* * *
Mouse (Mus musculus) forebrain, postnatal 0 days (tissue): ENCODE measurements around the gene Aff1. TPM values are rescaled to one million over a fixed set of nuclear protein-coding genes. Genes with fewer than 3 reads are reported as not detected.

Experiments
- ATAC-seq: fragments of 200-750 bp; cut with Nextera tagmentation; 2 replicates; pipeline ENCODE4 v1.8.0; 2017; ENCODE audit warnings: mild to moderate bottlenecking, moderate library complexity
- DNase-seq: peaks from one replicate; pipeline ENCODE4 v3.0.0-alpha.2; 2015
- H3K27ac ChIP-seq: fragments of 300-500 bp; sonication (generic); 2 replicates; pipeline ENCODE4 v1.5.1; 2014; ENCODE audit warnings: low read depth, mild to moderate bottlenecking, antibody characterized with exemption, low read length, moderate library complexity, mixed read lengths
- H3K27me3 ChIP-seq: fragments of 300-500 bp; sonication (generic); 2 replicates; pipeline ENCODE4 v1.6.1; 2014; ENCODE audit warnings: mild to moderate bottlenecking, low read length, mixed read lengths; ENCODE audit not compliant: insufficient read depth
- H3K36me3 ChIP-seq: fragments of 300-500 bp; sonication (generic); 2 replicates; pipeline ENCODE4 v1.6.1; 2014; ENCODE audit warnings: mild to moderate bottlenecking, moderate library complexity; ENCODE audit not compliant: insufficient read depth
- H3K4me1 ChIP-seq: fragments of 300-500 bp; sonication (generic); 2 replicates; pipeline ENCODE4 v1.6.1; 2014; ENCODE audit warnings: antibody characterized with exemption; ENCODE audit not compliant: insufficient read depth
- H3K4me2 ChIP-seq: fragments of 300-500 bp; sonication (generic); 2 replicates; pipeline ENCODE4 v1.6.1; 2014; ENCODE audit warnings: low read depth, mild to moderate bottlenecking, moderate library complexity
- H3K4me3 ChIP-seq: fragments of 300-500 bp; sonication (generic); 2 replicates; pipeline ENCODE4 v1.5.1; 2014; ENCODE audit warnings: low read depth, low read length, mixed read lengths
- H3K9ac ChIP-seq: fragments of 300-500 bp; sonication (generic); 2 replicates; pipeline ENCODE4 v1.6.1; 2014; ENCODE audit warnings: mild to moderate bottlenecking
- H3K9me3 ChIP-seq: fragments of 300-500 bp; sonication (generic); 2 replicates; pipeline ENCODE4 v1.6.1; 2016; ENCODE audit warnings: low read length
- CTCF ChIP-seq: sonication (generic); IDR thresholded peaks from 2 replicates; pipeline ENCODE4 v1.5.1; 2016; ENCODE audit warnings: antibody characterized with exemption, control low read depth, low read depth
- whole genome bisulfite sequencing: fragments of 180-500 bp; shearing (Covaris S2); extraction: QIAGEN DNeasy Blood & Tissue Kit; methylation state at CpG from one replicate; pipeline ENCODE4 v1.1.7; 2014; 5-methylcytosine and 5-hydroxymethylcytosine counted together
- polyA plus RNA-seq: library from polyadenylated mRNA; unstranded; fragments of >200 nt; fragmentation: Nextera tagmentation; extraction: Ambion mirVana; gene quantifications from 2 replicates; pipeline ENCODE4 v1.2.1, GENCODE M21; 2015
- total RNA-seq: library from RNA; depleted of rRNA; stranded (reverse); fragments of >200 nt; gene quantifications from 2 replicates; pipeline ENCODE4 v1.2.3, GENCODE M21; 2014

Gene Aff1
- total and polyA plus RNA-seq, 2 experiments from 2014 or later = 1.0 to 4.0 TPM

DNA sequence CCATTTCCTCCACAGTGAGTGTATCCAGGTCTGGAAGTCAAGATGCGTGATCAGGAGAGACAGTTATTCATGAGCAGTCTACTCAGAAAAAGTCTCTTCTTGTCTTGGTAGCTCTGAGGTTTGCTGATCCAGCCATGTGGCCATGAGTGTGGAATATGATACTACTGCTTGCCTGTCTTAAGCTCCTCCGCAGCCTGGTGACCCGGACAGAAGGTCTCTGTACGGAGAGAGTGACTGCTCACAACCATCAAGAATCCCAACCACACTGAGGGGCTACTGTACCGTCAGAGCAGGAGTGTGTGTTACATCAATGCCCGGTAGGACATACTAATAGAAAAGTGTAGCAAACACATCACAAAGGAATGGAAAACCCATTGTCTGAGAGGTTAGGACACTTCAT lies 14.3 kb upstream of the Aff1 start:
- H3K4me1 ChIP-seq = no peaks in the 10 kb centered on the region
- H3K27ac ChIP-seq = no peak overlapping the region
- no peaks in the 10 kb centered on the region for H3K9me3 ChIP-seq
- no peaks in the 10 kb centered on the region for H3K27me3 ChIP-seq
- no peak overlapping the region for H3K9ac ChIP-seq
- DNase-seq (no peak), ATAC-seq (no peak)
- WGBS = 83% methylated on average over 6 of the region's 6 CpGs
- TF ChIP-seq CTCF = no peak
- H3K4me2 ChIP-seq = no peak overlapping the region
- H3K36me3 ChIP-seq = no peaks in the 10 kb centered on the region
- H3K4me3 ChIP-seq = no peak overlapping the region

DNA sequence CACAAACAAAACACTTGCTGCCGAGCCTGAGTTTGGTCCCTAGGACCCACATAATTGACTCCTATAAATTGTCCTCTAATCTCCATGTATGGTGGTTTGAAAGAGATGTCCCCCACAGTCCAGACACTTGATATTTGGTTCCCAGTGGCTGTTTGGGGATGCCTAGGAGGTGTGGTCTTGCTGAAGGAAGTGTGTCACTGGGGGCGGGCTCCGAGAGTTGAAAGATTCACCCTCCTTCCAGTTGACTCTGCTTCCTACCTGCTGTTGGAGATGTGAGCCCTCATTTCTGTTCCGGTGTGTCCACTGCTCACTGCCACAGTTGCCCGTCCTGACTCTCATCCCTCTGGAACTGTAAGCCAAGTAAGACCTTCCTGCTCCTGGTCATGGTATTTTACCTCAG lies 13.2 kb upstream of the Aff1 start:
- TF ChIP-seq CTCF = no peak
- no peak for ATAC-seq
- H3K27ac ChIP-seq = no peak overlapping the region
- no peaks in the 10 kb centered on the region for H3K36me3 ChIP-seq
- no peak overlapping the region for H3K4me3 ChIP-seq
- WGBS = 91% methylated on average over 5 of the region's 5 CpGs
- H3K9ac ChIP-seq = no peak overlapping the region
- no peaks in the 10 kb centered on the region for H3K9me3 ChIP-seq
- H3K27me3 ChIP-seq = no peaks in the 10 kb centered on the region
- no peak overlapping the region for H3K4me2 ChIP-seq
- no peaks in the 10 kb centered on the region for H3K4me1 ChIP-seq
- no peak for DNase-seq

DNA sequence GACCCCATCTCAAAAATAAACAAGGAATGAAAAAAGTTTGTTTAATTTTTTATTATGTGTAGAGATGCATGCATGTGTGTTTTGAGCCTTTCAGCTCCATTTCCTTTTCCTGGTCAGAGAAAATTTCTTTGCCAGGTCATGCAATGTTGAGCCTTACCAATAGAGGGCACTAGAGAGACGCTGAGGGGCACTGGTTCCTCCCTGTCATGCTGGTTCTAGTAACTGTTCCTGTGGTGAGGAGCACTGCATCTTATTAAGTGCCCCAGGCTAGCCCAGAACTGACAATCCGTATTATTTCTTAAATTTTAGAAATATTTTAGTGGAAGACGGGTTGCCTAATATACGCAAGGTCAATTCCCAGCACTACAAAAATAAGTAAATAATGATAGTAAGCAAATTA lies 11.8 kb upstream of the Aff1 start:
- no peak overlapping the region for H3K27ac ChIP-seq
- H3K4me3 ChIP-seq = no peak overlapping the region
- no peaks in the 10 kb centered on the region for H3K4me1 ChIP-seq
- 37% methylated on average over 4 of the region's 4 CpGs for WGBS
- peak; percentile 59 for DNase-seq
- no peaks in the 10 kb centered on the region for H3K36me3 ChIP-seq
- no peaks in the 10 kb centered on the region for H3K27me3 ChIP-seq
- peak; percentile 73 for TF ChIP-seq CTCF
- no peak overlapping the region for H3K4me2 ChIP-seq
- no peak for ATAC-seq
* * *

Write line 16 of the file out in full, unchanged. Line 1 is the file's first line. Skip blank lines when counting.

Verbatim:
- total RNA-seq: library from RNA; depleted of rRNA; stranded (reverse); fragments of >200 nt; gene quantifications from 2 replicates; pipeline ENCODE4 v1.2.3, GENCODE M21; 2014